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Prospective longitudinal study (combined data from 12 trials included in the Australian National Evaluation of Pharmacotherapies for Opioid Dependence).
Follow up period:
Maximum of six months after ending treatment (the last date medication was taken).
Hospital, community, and GP settings in Australia; time frame not stated.
From a total of 1244 participants, 280 (23%) were stable in methadone treatment when entering the trials, and 964 (77%) were regular heroin users (assessed as opioid dependent by DMS-VI criteria).
Participants entered a drug maintenance treatment. Individuals were given either an opioid agonist (methadone, n = 403; buprenorphine, n = 402, or levo-alpha acetyl methadol (LAAM), n = 115) or an opioid antagonist (naltrexone, n = 324).
Serious adverse life events, as defined by the Australian Therapeutic Goods Administration. Recorded events included: heroin overdose, general illness accidents/injuries, other drug reactions, events of a psychiatric nature, pregnancy related events, or admission for inpatient detoxification. Data were collected during routine contact with clinicians and recorded in case notes. Incidence data were standardised as rates per 100 person years of observation.
Ninety six serious adverse events (SAEs) were recorded, including 32 heroin overdoses (five agonist—all buprenorphine, 27 naltrexone), 15 hospital admissions for detoxification (16 naltrexone, one agonist), eight adverse drug reactions (four naltrexone, four agonist), eight psychiatric events (one naltrexone, seven agonist); the remaining 31 events were generally illnesses, accidents or injuries, or pregnancy related events. People taking naltrexone had eight times the rate of overdose after leaving treatment compared with agonist treated participants; 44% of these occurring within two weeks of leaving treatment. Rates of all other SAEs were similar between groups, and between those in treatment and those who hade left (see table⇓). Five deaths occurred, all in people leaving treatment (rate of six per 100 person years). Total SAE rates between agonist (20 per 100 person years) and naltrexone group (14 per 100 person years) were not significantly different. Total SAE and death rates were higher post-treatment than during treatment (three and 19 times, respectively).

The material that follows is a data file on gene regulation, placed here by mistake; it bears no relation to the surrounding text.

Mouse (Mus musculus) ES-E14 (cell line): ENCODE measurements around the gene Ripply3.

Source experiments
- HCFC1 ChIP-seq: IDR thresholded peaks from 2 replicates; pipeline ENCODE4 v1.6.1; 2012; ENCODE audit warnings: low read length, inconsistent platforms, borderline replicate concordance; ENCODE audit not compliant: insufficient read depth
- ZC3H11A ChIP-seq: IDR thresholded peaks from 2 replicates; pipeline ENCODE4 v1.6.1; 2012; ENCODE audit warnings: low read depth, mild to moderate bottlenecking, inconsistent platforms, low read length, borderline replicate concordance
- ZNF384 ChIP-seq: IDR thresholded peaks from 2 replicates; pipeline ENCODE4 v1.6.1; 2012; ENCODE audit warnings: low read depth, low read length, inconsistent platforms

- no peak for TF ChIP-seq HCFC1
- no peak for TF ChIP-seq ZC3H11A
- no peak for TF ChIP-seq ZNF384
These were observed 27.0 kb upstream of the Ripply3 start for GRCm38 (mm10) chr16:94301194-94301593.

Individuals who have left drug treatment for opioid dependence have higher overdose and death rates than those still in treatment. This could be partly a participant self-selection effect rather than entirely a protective effect of pharmacotherapy. Clinicians should alert people taking naltrexone regarding risks of heroin overdose.
Digiusto et al’s study focuses on serious adverse events (SAEs) occurring among participants of trials examining opioid agonist/partial agonist versus antagonist (naltrexone) pharmacotherapies. SAEs have been reported among people treated with naltrexone.1 There is no evidence of significant differences in SAE rates between methadone, levo-alpha acetyl methadol (LAAM) and buprenorphine treatment, while it is known that opioid overdoses often occur after people leave treatment.2
The present study provides the most comprehensive analysis to date of SAEs associated with pharmacotherapy for opioid dependence because: (1) a large number of participants were included; (2) all common opioid pharmacotherapies were evaluated, and (3) SAE rates during treatment were compared with rates observed after the participants left treatment.
Opioid overdoses were the most frequent SAE recorded. This occurred in participants treated with naltrexone and buprenorphine, and mainly after they had stopped taking naltrexone. Clinical consequences of this study can be summarised as follows: people treated with naltrexone or buprenorphine must be advised about the consequences of heroin use; an unusually high dose of heroin may induce overdose as opioid tolerance decreases during abstinence from heroin, either as a result of treatment (naltrexone, buprenorphine) or withdrawal from treatment. Also, risk of overdose may increase if sedative drugs are co-administered (benzodiazepines, antipsychotics, hypnotics, and anticonvulsant agents are commonly used in people with substance abuse). It is imperative that clinicians should advise people being treated with naltrexone and buprenorphine about the consequences of heroin use, especially when they leave detoxification units or are released from prison because during that period their opioid tolerance is very low and craving for heroin could be high. Finally, clinicians should consider the use of methadone instead of buprenorphine in people with high risk of suicide (people with antisocial, borderline personality disorders or affective disorders).
For correspondence: Erol Digiusto, National Centre in HIV Social Research, UNSW, Sydney, Australia;
Sources of funding: the Commonwealth Department of Health and Aged care.
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